Rep. Tammy Baldwin has the opportunity to become the nation's first openly gay Senator, but the race thus far has steered clear of social issues - including her sexual orientation. That is why an email from her opponent's political director questioning her "heartland values" and featuring a video of Baldwin at a 2010 gay pride parade drew so much attention.
Plenty of "L" words will be used to describe Democratic Rep. Tammy Baldwin in Wisconsin's closely watched Senate race - "liberal," "left," "labor" - but "lesbian" is not likely to be one of them.
If Baldwin wins, the seven-term Congresswoman would be the nation's first openly gay Senator. But to date, the race that could decide the balance of the Senate has steered clear of social issues - including Baldwin's sexual orientation. That is why an email last week from her opponent's political director questioning her "heartland values" and featuring a video of Baldwin at a 2010 gay pride parade caught so much attention.
Former Gov. Tommy Thompson (R) has publicly distanced himself from the email, which was fired off from an official campaign account in response to Baldwin's speech last Thursday at the Democratic National Convention. Thompson told reporters Tuesday he "thought it was a mistake" and that his aide "shouldn't have done it."
The incident, however, underscores the difficulties Republicans could face if they, or anyone else with enough money to run ads, try to make sexual orientation an issue in the race. Baldwin always has run as an openly gay candidate, beginning with her successful state Assembly bid in 1992. And the American public is evolving in its views of the gay community. The Democratic-leaning Public Policy Polling found last month that 64 percent of the state's voters are open to supporting a gay candidate for office.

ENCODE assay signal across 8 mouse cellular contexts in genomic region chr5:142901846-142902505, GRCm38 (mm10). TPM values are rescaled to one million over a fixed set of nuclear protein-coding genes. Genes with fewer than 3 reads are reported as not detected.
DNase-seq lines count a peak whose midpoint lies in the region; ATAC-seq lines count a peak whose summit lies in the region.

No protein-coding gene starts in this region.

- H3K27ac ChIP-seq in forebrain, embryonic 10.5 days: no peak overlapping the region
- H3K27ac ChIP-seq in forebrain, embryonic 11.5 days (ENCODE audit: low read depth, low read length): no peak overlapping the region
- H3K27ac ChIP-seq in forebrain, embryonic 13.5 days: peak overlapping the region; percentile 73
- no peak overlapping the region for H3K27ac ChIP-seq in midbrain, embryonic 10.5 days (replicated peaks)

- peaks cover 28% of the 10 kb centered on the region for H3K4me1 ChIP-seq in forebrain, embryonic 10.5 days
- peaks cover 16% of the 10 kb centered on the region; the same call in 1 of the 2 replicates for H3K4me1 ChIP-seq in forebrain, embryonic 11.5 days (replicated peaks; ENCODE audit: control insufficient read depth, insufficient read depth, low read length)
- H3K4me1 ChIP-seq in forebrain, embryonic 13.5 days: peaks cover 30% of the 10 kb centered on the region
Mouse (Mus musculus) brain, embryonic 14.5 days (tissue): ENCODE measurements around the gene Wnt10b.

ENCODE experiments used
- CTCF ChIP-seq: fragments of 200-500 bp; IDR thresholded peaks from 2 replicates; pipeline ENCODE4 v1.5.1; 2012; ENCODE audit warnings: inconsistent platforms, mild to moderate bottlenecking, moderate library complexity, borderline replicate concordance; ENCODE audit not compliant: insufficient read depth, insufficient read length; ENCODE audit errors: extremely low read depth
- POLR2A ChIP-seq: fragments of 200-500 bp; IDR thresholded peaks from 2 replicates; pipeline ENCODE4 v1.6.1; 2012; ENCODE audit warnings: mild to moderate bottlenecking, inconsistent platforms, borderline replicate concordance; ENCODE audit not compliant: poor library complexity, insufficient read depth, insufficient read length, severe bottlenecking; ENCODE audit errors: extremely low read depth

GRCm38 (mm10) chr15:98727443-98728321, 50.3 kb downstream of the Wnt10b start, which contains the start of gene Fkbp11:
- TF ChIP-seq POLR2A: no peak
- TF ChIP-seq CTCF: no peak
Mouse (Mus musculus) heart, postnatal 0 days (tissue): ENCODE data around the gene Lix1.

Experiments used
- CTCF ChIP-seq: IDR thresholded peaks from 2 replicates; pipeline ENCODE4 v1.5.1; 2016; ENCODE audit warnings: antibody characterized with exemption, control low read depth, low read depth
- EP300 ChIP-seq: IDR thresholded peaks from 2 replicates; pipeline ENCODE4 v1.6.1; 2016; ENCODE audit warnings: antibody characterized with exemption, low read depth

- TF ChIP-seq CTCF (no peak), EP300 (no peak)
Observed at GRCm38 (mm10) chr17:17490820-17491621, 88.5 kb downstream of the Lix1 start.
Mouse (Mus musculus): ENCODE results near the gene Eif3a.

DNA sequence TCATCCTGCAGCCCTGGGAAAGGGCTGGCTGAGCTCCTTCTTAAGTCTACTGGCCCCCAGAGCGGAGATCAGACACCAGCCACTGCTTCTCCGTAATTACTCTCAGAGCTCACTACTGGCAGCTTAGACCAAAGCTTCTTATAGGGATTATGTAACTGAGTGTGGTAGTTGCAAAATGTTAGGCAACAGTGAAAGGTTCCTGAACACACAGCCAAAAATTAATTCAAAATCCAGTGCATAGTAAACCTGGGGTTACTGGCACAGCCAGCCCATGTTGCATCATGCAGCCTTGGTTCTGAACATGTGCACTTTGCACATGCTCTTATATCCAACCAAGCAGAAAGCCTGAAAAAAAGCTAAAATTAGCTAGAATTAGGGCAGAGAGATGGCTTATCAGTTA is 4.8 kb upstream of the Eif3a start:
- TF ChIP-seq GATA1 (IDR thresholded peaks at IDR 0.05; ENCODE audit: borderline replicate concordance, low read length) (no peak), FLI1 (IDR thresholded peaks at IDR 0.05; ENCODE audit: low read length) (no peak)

"Let's be clear here, Tammy Baldwin is a lawmaker who happens to be lesbian. She is not a lesbian lawmaker," said Fred Sainz, the vice president of communications for the Human Rights Campaign, a lesbian, gay, bisexual and transgender advocacy group.
Sainz, who said the HRC is paying particular attention to Baldwin's race, noted that candidates or campaign surrogates who try to use their opponents' sexual orientation against them do so "at their own peril because we are in a period of great transition in this country in terms of how people think about gay and lesbian equality" and that Thompson's distancing himself from his aide was "certainly a measure of progress."
But just because Republicans aren't highlighting Baldwin's sexual orientation doesn't mean they're not trying to paint her as an out-of-touch outsider from the most liberal city in the state.
Nearly every statement released by Republicans refers to Baldwin as "Extreme Madison Liberal Tammy Baldwin," mostly in reference to her voting record being among the most liberal in the House.
Lois Lerner, director of exempt organizations for the IRS, arrives for a House Oversight and Government Reform Committee hearing on the investigation of the IRS' targeting of political groups. Lerner invoked her Fifth Amendment right to not testify and caused a protest from some committee members when she offered an opening statement and engaged in dialogue with members before invoking the right.
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